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The Cradle of Humanity

Discussion in 'Factor X' started by KalosKaiAgathos, Apr 6, 2018.

  1. JanSz

    JanSz Gold

    Last edited: Apr 7, 2018
  2. Jack Kruse

    Jack Kruse Administrator

    5-hydroxymethylcytosine (5-hmC), a derivative of 5-methylcytosine (5-mC), is abundant in the brain. Methyl groups have 3H+ on them. The rediscovery of 5-hmC in mammals demonstrates that covalent DNA modifications are more dynamic than previously believed. Is the reason why the brain, especially the frontal lobes loaded with H+ on cytosines how these cells get more information during morphogenesis?

    A protein called nogging mention in Quantum Biology #7 is loaded with deuterium and this protein from bone is used to control brain growth in humans.

    Noggin has a very interesting protein strucutre that can modify human brain growth.

    Hydrogen/deuterium exchange in spaces or proteins can be monitored by mass spectrometry (HDX-MS). HDX-MS has recently emerged as a powerful method for characterizing protein conformational dynamics. The basis of this method is the fact that backbone amides in stable hydrogen-bonded structures (e.g., α-helices and β-sheets) are protected against exchange with the aqueous solvent.

    All protein structures are dynamic, however, and eventually all of the protecting hydrogen bonds will transiently break as the protein—according to thermodynamic principles—cycles through partially unfolded states that correspond to excited free energy levels. As a result, all of the backbone amides will eventually become temporarily solvent-exposed and exchange-competent over time. Consequently, a folded protein in D2O will gradually incorporate deuterium into its backbone amides and this will change its physiologic abilities. Since humans have a large amount of deuterium in their blood plasma this source can be tightly controlled to affect the ECF space to change the kinetics of the process. This process can be readily monitored by mass spectrometry in mitohacks. How is the process controlled? The optical swtich that is deuterium. You'll find out soon enough.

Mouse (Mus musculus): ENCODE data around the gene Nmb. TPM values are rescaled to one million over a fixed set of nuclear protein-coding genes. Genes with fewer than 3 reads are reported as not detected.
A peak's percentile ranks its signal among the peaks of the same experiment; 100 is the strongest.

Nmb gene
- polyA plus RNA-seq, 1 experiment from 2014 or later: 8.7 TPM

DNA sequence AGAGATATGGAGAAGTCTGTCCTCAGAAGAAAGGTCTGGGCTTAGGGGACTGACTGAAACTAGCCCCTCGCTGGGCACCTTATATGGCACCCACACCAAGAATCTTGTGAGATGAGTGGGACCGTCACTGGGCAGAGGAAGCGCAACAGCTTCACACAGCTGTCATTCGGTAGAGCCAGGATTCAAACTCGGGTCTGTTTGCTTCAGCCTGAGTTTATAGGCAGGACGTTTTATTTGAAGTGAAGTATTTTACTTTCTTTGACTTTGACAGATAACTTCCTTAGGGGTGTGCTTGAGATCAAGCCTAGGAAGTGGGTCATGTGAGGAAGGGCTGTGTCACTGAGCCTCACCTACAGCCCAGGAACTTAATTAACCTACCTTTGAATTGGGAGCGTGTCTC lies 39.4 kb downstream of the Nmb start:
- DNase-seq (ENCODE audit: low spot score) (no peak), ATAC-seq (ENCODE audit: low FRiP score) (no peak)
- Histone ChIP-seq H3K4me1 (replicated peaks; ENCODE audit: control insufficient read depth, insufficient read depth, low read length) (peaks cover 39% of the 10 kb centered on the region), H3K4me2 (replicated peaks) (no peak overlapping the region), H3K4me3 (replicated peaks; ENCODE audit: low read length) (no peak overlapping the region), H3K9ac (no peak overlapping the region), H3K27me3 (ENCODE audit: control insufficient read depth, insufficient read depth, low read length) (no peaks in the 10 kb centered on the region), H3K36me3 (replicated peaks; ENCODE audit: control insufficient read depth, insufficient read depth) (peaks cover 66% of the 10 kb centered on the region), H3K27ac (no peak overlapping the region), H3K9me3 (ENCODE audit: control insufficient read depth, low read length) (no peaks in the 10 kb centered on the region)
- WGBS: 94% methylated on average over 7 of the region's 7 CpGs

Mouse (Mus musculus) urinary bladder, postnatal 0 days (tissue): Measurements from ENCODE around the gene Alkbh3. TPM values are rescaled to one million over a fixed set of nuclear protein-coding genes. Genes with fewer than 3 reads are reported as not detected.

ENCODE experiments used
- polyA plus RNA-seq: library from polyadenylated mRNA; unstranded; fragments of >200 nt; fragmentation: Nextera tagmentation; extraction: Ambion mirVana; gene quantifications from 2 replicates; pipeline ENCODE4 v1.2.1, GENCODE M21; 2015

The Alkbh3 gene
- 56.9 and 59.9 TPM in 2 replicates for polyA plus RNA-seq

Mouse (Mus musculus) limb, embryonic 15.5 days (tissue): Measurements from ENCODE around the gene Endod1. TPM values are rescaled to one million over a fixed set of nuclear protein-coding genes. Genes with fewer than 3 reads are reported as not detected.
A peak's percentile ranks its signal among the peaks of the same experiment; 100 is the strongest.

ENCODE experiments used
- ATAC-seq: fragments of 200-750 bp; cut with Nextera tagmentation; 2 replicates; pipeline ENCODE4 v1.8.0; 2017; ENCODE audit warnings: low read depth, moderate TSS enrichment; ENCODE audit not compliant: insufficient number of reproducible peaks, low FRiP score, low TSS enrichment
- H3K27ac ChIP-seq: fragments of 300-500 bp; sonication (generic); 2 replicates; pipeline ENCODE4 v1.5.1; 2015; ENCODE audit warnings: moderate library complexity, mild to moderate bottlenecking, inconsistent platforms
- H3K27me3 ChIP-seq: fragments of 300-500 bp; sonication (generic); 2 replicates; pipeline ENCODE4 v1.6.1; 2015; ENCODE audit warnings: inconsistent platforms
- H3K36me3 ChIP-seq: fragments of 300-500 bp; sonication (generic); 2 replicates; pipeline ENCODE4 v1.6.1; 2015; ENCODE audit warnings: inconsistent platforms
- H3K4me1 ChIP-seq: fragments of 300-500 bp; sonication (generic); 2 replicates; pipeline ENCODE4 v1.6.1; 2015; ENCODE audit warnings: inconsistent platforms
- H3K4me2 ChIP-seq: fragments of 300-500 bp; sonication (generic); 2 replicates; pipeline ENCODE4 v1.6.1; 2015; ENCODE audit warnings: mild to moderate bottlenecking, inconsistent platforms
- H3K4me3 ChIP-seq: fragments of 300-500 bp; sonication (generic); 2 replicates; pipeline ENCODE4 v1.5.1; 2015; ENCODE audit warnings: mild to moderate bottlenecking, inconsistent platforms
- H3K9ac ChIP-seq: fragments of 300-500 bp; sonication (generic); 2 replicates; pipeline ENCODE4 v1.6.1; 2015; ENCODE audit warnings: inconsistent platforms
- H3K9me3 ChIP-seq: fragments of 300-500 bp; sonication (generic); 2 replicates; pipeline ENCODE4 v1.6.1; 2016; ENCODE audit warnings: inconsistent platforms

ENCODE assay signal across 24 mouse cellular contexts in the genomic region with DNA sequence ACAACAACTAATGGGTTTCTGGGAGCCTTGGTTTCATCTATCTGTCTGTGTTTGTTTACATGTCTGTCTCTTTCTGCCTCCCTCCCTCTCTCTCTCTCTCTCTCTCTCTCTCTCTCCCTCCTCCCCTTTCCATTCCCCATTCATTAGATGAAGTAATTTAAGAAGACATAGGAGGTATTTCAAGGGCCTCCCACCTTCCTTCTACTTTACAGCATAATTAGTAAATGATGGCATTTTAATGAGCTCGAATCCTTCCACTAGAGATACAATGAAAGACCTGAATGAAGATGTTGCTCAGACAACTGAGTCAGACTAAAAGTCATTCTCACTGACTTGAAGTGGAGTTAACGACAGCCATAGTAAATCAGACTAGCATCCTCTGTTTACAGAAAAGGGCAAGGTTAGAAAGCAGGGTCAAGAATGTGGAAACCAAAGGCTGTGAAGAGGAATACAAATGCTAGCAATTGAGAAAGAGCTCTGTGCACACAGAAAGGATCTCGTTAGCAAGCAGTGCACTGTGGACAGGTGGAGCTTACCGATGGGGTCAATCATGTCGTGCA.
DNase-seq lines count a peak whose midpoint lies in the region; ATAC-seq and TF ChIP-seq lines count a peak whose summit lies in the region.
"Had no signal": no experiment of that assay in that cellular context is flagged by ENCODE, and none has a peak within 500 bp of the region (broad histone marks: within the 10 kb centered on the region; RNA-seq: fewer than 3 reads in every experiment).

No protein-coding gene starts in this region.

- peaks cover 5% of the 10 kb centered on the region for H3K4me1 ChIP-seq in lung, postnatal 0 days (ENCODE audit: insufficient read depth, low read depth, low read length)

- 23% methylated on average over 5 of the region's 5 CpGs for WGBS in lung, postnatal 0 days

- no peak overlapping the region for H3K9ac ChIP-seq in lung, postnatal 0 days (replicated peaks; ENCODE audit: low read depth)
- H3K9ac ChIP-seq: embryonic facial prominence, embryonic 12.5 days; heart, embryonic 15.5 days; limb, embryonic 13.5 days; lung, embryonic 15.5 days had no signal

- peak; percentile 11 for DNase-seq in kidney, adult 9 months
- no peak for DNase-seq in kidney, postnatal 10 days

Fundamental Brain Development
    In mammals, the nervous system develops from ectoderm, the surface layer of the gastrula. Later in development, the mesoderm gives rise to the notochord, which releases the organizer proteins noggin and chordin. These proteins block the suppressive effects of bone morphogenetic protein (BMP), allowing the ectoderm to form the neural plate, then the neural tube, and eventually the ventricular system, where neurogenesis proceeds within the walls of the tube to form the CNS, including the brain and spinal cord (Butler & Hodos, 2005; Siegel & Sapru, 2015). The neural plate and neural tube are composed of a single layer of neuroepithelial cells, which can be considered as neural stem cells (NSCs) (Gotz & Huttner, 2005). After closure of the neural tube, neuroepithelial cells undergo asymmetric division to generate a daughter stem cell, plus a more differentiated cell, such as a radial glial (RG) cell or a neuron (Gotz & Huttner, 2005; Huttner & Brand, 1997). With the switch to neurogenesis, all neuroepithelial cells undergo a transformation and give rise to RG cells. RG cells are fate-restricted progenitors, which can either generate nascent neurons by symmetric division or undergo self-renewal by asymmetric division (Gotz & Huttner, 2005; Yao & Jin, 2014).
    Mayuri and Richelle Jones like this.

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